Vous êtes sur la page 1sur 2

Suzanne Laurita

Final Project
The Ballad of Cadmus

Oh muse, sweet muse, lift your voice to me and

divulge of your secrets. Sing to me of
Cadmus who built Thebes and raised the men of
arms, the Spartoi. The Spartoi, the Thebans
say were sown from the teeth of a dragon
of whom brave Cadmus slayed. The premier king
of Thebes, son of Phoenician king, Agenor and of queen, Telephassa of Tyre,
traversed the land in search of his sister,
Europa, wide-eyed. Europa, of whom
Homer writes in his Iliad, sublime,
found herself the abductee of lightning
bearing Zeus who stole her under the guise
of the white bull. Cadmus, the first Theban,
in chase of Europa, wandered to Samothrace and then to Delphi where
he sought the advice of the Oracle.
The Oracle of Delphi charged him to
the task of finding a cow, unique with
her half-moon on her side. This extraordinary cow was to lead Cadmus to
the place where she would, fatigued lay herself
down. There, at that spot was to be the foundation for the town of Thebes, grand Cadmus
himself built. In that moment, with intent
to sacrifice of the cow to Athene,
he sent his men to a spring, near to them.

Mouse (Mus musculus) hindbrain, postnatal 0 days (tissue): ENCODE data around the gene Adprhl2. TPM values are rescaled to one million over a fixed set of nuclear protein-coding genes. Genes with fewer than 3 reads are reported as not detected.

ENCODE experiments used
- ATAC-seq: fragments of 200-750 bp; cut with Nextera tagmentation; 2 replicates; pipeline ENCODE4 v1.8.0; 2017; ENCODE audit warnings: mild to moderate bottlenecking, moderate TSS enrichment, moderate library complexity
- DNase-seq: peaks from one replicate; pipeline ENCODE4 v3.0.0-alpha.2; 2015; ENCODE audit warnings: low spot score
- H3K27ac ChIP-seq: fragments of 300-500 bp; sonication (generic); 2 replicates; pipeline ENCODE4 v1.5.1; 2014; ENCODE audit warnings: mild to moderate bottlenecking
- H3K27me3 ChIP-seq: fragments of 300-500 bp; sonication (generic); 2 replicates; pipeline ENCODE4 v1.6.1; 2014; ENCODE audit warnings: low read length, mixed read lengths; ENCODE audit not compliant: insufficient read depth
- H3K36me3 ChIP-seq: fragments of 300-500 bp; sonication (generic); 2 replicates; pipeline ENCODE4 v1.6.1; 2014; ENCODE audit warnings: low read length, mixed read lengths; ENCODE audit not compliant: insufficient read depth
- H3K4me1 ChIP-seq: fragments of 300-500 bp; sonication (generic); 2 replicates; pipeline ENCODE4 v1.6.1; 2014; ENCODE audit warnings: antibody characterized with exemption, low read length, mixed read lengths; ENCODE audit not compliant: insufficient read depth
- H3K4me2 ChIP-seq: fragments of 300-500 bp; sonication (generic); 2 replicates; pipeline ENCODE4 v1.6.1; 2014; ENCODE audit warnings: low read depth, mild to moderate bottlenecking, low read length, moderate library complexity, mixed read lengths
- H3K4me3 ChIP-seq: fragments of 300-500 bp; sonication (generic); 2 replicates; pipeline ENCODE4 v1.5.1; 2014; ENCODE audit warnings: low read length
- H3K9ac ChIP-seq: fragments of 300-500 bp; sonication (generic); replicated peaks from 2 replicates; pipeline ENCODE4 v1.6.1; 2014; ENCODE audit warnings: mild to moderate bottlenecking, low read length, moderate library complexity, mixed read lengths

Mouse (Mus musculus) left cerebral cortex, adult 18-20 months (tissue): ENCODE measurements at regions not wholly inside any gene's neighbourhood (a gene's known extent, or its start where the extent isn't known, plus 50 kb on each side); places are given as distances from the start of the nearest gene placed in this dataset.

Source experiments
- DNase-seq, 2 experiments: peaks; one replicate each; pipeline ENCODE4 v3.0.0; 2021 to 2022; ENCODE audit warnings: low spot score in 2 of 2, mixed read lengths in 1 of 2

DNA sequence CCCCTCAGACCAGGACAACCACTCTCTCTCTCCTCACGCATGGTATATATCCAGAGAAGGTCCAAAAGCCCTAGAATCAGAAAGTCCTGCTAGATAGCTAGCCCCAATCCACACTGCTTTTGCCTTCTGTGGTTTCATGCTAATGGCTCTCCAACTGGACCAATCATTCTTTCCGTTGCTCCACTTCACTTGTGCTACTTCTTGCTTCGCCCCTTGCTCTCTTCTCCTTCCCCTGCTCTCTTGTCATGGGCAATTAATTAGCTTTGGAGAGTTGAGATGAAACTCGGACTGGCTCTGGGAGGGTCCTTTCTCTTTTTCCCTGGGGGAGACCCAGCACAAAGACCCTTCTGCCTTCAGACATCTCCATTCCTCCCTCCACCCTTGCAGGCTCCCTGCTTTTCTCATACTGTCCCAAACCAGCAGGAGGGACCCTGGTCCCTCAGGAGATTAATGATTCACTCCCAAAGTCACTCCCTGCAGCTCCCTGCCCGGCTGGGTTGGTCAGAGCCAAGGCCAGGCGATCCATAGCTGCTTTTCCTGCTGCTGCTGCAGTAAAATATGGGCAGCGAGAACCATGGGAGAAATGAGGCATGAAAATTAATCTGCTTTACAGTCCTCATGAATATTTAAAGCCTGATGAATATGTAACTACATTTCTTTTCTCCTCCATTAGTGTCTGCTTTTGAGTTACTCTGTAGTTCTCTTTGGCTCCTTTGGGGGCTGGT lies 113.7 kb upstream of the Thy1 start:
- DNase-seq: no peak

There, at that spring, his men were slain by the
river dragon, fearsome. In reprisal,
Cadmus wasted the dragon and by the
order of Athena, the dragons teeth
he sowed. The Spartoi emerged, armed and Cadmus cast a stone amid them over which
they fought until five endured. With those five,
Cadmus constructed the Cadmeia, the
citadel of Thebes and those men became
the originators of the families, noble of great Thebes. But that dragon,

Suzanne Laurita
Final Project
his death, flung him into penance, for it
was revered of Ares. This atonement,
he paid for eight years. At the close of the
eighth year, Cadmus was given Harmonia
as wife by the gods. From them, came a son,
Polydorus and four daughters Agave, Autono, Ino, and Semele, mother of Dionysus. At the
wedding of Cadmus and Harmonia,
with all the gods, bridals gifts were given;
a peplos by which Athena crafted
and a necklace, bringer of misfortune,
the Necklace of Harmonia. Due to
that, misfortune stood at the back of Cadmus as his city fell into turmoil.
Cadmus, with the touch of distress, relented the kingship to his grandson, Pentheus, who would found the polis Lychnidos
and the polis Bouthoe.
Affected, still, by the death of Ares
dragon, he lamented, If the gods loved
that ophidian so much, I might too
be one. and with that, scales grew upon
his skin, transforming into a serpent.
His wife, Harmonia, having witnessed
this alteration pleaded with the
gods to change her as well, so that she could
experience that fate together, with
Cadmus. Here, I shall end my song inspired by the wondrous muse and tell of the
due credit, given by Herodotus
to Cadmus. He speaks of how Cadmus brought
the Alphabet, Phoenician to the Greeks
with which they fit to their own alphabet.
The gods ceased the long line of Cadmus in
Sparta, of whom, the families, royal
Descend. The legacy of Cadmus breathes
In the celebration by Boeotia.